Germans Growing Distrustful of Official Government Statistics

AP Photo/Markus Schreiber

A new study has shown Germans are becoming more sceptical of officially released government statistics, especially when they relate to immigration.

The study, which was carried out by the Dr. Doeblin Society for Economic Research, showed that a majority of those surveyed had some level of distrust for official statistics. Two thirds said they were sceptical over the factuality of immigrant statistics in particular. Unemployment and the amount of public debt statistics were also both questioned by a large majority, Die Welt reports.

The study breaks down the respondents by age and shows that the group most sceptical of the government are those who are of an advanced age.

Another study conducted by Infratest Dimap shows that traditional institutions are also facing a crisis of public confidence. Many in the public are becoming increasingly sceptical of not only the government but the church and trade unions. One major institution that still enjoys a massive 90 per cent trust is the police force who Germans see as largely trustworthy.

Despite this trust, one report revealed the police in Cologne were told by the government to actively cover up the extent of the 2015/2016 New Year’s Eve sex attacks.

The confidence in the media is also relatively low, except for public broadcasters with 61 per cent of respondents finding them trustworthy. The daily newspapers are trusted by 47 per cent while private broadcasters are trusted by around 20 per cent.

The supporters of the anti-mass migration Alternative for Germany (AfD) trust the media the least with 59 per cent of them feeling the term “lügenpresse” or “lying press” is an accurate description of some outlets. In the general population, around half think the press is under some form of government control.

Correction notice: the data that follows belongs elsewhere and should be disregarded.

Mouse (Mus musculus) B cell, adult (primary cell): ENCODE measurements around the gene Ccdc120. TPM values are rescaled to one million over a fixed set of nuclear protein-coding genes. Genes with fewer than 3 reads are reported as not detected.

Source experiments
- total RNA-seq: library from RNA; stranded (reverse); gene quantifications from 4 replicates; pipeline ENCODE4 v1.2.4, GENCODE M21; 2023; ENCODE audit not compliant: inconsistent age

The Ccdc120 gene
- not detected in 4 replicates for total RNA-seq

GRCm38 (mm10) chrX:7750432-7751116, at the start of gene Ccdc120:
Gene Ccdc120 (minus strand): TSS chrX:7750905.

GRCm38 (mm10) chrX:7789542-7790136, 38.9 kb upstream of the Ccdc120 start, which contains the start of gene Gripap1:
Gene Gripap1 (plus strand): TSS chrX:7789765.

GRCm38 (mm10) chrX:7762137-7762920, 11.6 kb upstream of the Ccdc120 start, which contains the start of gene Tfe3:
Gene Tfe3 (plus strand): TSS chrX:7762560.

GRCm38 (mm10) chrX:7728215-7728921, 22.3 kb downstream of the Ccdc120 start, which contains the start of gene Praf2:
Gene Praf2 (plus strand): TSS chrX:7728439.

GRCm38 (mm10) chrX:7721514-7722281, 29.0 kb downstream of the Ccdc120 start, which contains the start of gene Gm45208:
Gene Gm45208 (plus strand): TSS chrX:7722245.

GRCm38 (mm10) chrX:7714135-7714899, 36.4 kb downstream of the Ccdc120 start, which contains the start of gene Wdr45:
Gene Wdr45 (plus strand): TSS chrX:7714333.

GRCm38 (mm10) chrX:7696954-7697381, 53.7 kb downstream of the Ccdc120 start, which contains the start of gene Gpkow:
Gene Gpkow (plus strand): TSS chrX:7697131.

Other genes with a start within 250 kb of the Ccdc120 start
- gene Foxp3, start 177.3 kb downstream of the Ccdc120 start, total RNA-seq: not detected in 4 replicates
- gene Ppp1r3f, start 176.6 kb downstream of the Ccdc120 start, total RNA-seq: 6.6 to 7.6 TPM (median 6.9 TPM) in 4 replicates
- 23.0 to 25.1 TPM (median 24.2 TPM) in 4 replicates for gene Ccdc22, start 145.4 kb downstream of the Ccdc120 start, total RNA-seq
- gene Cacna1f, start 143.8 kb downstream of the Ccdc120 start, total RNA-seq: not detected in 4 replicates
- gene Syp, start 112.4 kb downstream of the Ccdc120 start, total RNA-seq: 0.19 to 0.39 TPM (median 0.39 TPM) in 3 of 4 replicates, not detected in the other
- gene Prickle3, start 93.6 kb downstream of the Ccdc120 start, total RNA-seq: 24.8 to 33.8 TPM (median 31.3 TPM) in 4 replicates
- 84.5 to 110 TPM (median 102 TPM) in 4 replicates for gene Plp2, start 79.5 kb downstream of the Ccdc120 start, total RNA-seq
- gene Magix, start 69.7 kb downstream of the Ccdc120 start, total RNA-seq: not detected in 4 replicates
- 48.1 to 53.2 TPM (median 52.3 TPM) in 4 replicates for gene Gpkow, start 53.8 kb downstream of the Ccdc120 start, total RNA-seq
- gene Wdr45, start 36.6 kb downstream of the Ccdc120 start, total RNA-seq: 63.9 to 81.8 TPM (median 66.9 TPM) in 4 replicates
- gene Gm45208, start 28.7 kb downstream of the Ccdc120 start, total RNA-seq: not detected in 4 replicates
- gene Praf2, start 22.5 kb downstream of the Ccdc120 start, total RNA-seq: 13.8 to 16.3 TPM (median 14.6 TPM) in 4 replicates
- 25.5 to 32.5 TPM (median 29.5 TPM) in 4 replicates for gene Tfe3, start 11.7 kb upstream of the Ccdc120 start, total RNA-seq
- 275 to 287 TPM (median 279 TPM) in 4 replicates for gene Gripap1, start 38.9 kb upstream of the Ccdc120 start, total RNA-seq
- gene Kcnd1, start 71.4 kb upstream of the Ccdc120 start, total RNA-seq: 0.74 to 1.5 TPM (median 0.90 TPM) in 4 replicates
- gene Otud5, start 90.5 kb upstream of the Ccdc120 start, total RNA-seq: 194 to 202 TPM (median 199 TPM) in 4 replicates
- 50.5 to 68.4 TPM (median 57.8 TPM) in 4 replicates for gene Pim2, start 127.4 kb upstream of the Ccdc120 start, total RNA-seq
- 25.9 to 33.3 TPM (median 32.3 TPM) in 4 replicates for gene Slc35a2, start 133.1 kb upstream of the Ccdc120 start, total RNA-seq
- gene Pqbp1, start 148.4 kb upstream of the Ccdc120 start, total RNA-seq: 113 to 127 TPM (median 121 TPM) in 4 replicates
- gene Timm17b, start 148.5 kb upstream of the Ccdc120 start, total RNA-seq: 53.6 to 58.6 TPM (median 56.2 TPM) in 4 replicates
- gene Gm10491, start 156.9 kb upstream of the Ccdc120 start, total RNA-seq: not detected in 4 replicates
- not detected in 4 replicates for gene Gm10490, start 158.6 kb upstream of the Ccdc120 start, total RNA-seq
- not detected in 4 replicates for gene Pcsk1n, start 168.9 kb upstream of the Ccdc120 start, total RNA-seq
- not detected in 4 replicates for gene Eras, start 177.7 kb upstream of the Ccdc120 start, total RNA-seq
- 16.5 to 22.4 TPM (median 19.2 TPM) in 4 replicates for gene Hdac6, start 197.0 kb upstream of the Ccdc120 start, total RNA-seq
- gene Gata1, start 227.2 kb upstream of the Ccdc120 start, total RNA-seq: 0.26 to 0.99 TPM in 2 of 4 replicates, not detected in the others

An analysis of the Institute of the German Economy (IW) claims the distrust most benefits anti-mass migration populist parties, like the AfD, across Europe. The IW says that already one in six European parliament MEPs belong to populist parties. Globalism, mass migration, and a growing gap between elites and the ordinary people are also cited as factors for the rise of populism across Europe.

The IW cites specific scandals such as when former executives at Deutschebank and Volkswagen received huge retirement packages despite their companies’ terrible performances or scandals, while ordinary Germans were being put out of work by foreign competition and automation.

Dutch populist politician Geert Wilders described the situation last year as what he called the Patriot Spring. Wilders said, “The values of the middle classes with their common sense, rooted in the traditions and morals passed down by their parents, were undermined and ridiculed by the mindless political correctness of the educational system, the government apparatus, and the mainstream media.”

“The economic prosperity of the people was squandered by high taxes, foolish monetary experiments, and bailouts for foreign countries. ‘Our nation first’ became ‘our nation last’.”